“Kennedy doesn’t so much imbibe or inhale as swallow, whole and unadulterated, melodic and rhythmic influences from beyond her kith and kin. A delicious mix of influences abound, without ever sacrificing identity.” – The Irish Times
Nuala Kennedy’s singing and flute playing springs from the traditional music of Irlend and Scotland, and from the fathomless realms of her own imagination. A consummate performer with a buoyant personality, her m usic has been described as “unique,” “evocative,” and “soul-satisfying.”
Nuala grew up in Dundalk, County Louth, on the East coast of Ireland, a musical area steeped in mythology and with long historical links to Scotland. Sche began paying traditional music at the age of seven when her father introduced her to her fierst whistle teacher. Nuala instantly fell in love with traditional Irish tunes and became a quick study. By the age of twelve she picked up the wooden flute and joined a local ceilidh band, with whom she was winning awards by the time she was thirteen. “I never dreamed when I started playing in that very social and visceral way,” Kennedy says, “that something that was such an organic part of my childhood would lead to a career in traditional music. All I knew was that I loved the music and that I wanted to play all the time.”
At the age of eighteen, Nuala moved to Scotland to study art at Edinburgh College of Art. Captivated immediately by Edinburgh’s traditional music session scene, she developed good friendships with many of the musicians there and was tremendously influenced by fellow Irish expatriate Cathal McConnel, who over the years played an important mentorship role in Nuala’s music. Her instrumental prowess deepened and her repertoire expanded to include both Scottish and Irish tunes. Nuala began touring widely in Europe, Canada, and Australia with her first band, Fine Friday, a trio including guitarist Kris Drever and fiddler Anna-Wendy Stevenson.
Nuala moved to Inverness in the Highlands in 2007 to deepen her knowledge of the Scots Gaelic musical traditions. This one-year intensive study of the best influences of the two cultures expanded Nuala’s knowledge and repertoire even more, shaping her instrumentation and vocals to an extraordinary level. During this time, Nuala formed her own band and released her first solo CD, The New Shoes. It was warmly received around the world. The album was voted traditional album of the week by The Irish Times, and traditional highlight of 2008 by Hotpress. The Irish Times called it, “A dazzling debut. Unhurried yet freewheeling, loose-limbed yet disciplined, [Kennedy’s] voice is a natural, earthy instrument entirely in concert with her woody flute lines. She is not only an exceptional interpreter of the tradition: her own tunes glisten with freshness. Spellbinding.”
Kennedy was invited to write a piece for Glasgow’s prestigious Celtic Connections festival. She put together an hour-long show featuring nine players from around the world. It received a rapturous response from the audience and press, including The Herald, saying this was “a great big gorgeous musical event – one seamless segue of breathtaking music and tight vocal harmonies.” This experience whetted her appetite for both composition and collaboration, and led to her participation in Burnsong 2007 and ArtOmi in New York, both important artistic residencies where her talents for both organization and creativity were brought to the fore. Several of the musicians with whom she worked at this stage are featured on her 2010 solo album, Tune In (Compass Records), inspired by a vintage radio dial. “Radio Kennedy,” says The Scotsman, “is never static.”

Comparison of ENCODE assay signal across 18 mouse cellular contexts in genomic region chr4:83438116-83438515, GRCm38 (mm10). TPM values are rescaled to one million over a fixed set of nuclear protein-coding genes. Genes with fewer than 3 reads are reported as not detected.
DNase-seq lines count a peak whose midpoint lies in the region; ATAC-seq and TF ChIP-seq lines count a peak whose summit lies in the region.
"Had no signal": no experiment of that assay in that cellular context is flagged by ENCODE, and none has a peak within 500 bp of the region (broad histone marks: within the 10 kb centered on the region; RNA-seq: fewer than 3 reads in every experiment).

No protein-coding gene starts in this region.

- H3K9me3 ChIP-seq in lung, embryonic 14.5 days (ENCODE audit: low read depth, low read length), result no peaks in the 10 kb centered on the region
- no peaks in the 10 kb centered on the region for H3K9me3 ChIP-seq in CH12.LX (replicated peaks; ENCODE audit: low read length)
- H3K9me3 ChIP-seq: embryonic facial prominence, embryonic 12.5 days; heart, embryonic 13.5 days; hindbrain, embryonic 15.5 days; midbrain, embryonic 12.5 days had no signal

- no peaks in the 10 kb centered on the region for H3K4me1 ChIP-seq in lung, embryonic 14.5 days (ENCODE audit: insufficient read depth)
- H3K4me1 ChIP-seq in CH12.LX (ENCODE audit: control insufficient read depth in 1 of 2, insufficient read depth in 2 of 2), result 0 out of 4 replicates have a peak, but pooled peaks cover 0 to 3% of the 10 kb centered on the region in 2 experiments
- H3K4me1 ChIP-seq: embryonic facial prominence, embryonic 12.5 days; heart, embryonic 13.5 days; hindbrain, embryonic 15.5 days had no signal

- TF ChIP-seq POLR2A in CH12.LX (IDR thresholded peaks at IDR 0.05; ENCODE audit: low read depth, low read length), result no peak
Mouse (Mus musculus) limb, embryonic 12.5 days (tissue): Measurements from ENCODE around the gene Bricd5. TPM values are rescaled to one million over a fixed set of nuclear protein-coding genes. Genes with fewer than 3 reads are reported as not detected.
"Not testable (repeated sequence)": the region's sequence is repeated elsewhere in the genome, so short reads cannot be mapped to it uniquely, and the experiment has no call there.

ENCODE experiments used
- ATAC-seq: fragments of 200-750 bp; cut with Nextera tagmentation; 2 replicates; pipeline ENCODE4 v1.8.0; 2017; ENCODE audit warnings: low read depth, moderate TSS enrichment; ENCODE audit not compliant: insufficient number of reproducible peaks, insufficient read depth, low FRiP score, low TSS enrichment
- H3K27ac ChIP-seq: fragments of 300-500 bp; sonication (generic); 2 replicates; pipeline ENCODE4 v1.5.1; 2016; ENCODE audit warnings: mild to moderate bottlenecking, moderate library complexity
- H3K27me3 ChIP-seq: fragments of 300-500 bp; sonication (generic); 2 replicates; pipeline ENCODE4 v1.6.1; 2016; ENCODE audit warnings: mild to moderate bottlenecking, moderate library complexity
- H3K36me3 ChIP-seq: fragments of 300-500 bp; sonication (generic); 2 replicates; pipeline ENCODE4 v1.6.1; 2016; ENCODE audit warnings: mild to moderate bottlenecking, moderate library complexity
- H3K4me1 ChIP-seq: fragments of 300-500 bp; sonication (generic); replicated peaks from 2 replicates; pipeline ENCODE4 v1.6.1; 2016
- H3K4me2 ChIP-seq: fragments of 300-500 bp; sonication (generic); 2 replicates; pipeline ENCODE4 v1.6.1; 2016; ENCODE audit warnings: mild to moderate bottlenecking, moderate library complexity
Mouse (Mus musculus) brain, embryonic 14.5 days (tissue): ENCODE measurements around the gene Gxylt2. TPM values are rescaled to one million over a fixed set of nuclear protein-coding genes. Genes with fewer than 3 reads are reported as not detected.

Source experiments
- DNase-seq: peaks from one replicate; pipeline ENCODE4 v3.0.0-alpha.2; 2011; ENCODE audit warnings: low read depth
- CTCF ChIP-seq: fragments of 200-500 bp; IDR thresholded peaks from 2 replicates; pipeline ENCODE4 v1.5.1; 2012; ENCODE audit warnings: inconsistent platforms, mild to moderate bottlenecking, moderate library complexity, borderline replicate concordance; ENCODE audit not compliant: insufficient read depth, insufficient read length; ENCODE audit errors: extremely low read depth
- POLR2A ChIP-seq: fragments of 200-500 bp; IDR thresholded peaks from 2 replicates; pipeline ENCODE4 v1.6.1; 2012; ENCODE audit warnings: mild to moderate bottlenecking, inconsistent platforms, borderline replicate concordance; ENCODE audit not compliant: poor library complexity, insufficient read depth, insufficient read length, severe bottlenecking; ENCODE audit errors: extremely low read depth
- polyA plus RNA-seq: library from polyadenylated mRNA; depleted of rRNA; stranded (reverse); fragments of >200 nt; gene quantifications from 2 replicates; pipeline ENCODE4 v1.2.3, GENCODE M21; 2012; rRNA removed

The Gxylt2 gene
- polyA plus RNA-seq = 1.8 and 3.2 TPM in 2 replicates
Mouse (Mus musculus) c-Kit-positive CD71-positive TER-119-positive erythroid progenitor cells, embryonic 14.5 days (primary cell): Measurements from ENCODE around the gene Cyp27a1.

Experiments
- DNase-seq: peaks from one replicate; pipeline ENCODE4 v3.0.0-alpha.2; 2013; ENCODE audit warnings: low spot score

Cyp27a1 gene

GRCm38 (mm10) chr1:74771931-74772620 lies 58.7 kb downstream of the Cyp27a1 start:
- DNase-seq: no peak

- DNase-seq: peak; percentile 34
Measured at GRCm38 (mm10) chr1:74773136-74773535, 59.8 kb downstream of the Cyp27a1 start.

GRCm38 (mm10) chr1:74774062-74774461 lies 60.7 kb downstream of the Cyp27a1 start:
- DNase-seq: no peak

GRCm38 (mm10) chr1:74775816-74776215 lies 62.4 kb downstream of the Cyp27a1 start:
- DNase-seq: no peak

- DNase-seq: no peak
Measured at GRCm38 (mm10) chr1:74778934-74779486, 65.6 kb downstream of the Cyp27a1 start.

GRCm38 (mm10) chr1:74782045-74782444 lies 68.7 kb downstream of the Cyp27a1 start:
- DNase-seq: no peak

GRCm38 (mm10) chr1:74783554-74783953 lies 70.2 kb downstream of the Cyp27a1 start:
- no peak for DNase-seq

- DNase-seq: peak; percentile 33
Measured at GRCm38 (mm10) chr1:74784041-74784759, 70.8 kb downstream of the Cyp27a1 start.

In addition to performing the traditional music she grew up with, Kennedy often works with musicians from other genres. In July 2009, in collaboration with support from the Scottish Arts Council, she toured a successful new world music project entitled ‘VOYAGE DE NUIT,’ showcasing songs and compositions inspired by flamenco, jazz and traditional music. In October 2009, she toured Ireland with MISLAID, a collaboration with Norman Blake (Teenage Fanclub), Euros Childs (Gorky’s Zygotic Mynci) and Irish fiddler Caoimhin O’Raghaillaigh. She has performed and recorded with American hipster and indie-poet Will Oldham (Domino Records 2008), French guitarist Philippe Guidat, Nova Scotian traditional musician Troy McGillivray and cutting-edge Canadian composer Oliver Schroer, with whom she recorded Enthralled, a duo album of entirely original compositions. She is also part of the group ORIEL: the Music and Song of South-East Ulster, which features Gerry ‘fiddle’ O’Connor, Giles le Bigot, and Martin Quinn.
Nuala’s contribution to traditional music has been recognized in her adopted homeland of Scotland, where she has been awarded numerous grants and commissions. Kennedy continues to deepen her understanding of, and commitment to traditional music, which is evident in her powerful and passionate performances.